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Evils of frames
moofactory 
4/7/08 1:14:35 PM
Titan

yeah blind people hate you for using frames.
They cant see your site if you use frames.

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http://www.spore.com/sporepedia#qry=usr-moofactory

johnsee 
6/7/08 8:39:53 AM
Mod
SuperHero

Immortal


Quote by SquallStrife
If you really cared about **all** your users, your HTML would look like this:

<html>
<head>
<title>My prices</title>
<body>
<h1>This is a heading</h1>
<p>This is some text</p>
</body>
</html>

Renders fine in any browser, even lynx.



Doctypes and things help :P

My websites aren't far off that these days. I style exclusively with CSS, and when CSS is disabled, that more or less how they render.

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Quote by Mac Dude
I love the smell of napalm in the Green Room.
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spielentwickler 
7/7/08 2:12:57 AM
Guru

Here's my answer

http://www.opendoors-youthservice.org/

This site is a static site with only a few pages, that uses CSS instead of frames to get a similar effect.

It did need some IE6 hacks, but all detection is done on the server end and I just send the hacks to IE6 (without the correct css, which is sent to everything else).

There's some slight rendering differences across browsers, but ultimately it works.

-----
http://www.last.fm/user/spielentwickler/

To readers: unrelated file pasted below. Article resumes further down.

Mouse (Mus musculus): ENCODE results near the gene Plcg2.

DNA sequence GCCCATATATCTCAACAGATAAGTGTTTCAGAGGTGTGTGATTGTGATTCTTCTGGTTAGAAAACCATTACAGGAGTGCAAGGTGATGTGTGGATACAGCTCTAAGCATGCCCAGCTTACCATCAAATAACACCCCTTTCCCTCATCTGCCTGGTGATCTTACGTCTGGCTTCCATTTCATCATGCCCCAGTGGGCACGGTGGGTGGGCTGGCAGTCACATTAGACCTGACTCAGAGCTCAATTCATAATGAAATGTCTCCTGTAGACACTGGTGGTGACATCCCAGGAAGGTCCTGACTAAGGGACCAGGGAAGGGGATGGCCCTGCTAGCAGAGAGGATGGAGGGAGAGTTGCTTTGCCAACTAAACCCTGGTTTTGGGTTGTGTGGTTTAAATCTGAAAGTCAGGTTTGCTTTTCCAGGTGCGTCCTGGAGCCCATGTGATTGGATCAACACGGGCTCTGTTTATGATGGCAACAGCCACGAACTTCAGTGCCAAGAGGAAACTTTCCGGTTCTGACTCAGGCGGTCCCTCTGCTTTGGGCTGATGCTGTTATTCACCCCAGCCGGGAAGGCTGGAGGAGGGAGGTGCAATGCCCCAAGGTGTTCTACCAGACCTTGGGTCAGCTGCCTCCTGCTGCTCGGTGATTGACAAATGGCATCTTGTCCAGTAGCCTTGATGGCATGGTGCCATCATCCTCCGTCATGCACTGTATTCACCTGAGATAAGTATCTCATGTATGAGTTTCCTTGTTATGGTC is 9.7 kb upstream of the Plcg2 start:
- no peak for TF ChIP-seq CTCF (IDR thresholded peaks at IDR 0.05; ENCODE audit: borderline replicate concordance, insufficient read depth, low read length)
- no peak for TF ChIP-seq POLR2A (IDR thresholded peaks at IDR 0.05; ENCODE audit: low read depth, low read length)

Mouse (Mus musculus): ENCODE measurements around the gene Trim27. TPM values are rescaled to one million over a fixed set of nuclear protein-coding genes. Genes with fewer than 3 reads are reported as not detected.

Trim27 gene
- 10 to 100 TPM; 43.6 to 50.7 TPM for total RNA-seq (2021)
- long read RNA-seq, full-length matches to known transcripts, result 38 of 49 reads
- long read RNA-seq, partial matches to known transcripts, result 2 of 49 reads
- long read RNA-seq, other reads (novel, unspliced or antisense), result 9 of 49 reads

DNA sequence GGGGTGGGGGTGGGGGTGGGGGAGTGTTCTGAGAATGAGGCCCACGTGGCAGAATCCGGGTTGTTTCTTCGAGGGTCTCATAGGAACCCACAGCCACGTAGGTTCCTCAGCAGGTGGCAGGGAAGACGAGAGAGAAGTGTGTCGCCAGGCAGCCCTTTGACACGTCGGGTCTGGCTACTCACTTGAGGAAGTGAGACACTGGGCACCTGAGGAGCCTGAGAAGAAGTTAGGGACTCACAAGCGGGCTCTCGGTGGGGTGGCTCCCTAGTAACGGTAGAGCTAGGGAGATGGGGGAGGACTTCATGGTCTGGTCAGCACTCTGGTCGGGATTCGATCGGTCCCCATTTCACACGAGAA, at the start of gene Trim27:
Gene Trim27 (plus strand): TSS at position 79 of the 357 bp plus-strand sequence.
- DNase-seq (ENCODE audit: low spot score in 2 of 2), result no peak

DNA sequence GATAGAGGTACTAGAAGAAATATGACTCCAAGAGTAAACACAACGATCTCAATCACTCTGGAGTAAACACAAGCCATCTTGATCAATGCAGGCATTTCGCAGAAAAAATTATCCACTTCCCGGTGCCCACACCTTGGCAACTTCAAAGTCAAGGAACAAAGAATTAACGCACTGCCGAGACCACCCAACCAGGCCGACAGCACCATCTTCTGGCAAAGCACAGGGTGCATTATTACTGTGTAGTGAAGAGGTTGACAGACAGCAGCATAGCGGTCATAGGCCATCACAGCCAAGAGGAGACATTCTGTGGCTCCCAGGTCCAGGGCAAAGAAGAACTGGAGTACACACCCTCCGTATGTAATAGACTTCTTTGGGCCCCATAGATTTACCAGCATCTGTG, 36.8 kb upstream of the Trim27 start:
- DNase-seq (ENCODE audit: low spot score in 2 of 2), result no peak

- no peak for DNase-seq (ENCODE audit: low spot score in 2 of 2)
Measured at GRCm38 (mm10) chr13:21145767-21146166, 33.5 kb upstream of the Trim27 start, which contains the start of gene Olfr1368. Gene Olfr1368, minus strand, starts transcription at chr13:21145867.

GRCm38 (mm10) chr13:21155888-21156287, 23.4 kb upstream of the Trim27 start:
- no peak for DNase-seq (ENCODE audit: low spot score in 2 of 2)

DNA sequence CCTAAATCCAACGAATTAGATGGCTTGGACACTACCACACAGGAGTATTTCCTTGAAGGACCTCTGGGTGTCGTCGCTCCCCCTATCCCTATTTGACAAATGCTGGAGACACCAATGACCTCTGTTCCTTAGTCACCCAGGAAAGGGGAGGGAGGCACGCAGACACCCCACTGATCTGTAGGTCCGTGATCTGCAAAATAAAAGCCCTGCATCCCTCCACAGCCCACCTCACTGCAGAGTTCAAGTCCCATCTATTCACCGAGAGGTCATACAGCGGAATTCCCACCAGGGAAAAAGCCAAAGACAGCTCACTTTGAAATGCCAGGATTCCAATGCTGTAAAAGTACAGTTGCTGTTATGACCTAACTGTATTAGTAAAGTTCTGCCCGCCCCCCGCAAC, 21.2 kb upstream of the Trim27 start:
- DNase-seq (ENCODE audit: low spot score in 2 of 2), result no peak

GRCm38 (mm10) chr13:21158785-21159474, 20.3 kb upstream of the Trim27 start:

<= knight of the 6fAOEC =>

SquallStrife 
7/7/08 3:45:22 PM
Titan

Quote by johnsee
Quote by SquallStrife
If you really cared about **all** your users, your HTML would look like this:

<html>
<head>
<title>My prices</title>
<body>
<h1>This is a heading</h1>
<p>This is some text</p>
</body>
</html>

Renders fine in any browser, even lynx.



Doctypes and things help :P

My websites aren't far off that these days. I style exclusively with CSS, and when CSS is disabled, that more or less how they render.



It's interesting how, like most facets of IT, we've gone full circle here, isn't it?

HTML started out for marking up text, not really formatting it in terms of font, colour, etc.

Then we went through the frames and tables phase, before CSS really matured, and HTML essentially became a document formatting language, like Postscript.

Now we can more or less completely separate visual formatting from text content, and we're back to HTML being for marking up text, with CSS being the formatting language.

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Q6600 @ 3.6GHz | 8800GTS | XP x64 | Vista HP x64 | OSX 10.5.2

spielentwickler 
17/7/08 10:43:39 AM
Guru

That's pretty much how technologies develop SquallStrife. You try one thing, if it doesn't work, you re-engineer it.

Anyway, the biggest problem with frames is that they break expected browser behaviour. If I bookmark a page, loading that bookmark should bring back the same page.

On a small site, that would probably be able to be figured out by any half intelligent user, but there's really not that many of them...

Anyway, it's very easy to use fixed divs in css to get a similar effect. If you don't want any crappy browsers reloading the whole page again, the other thing you can do is use named anchors and javascript to load up each new "page" of content when a link is clicked. All the content would be on one page, but you still have external links to each "page".

If you bring ajax into the mix, you can have just the "frame" (in quotes for not real frame) load the content dynamically when the link is clicked.

There's really no reason to use frames anymore.

-----
http://www.last.fm/user/spielentwickler/
<= knight of the 6fAOEC =>

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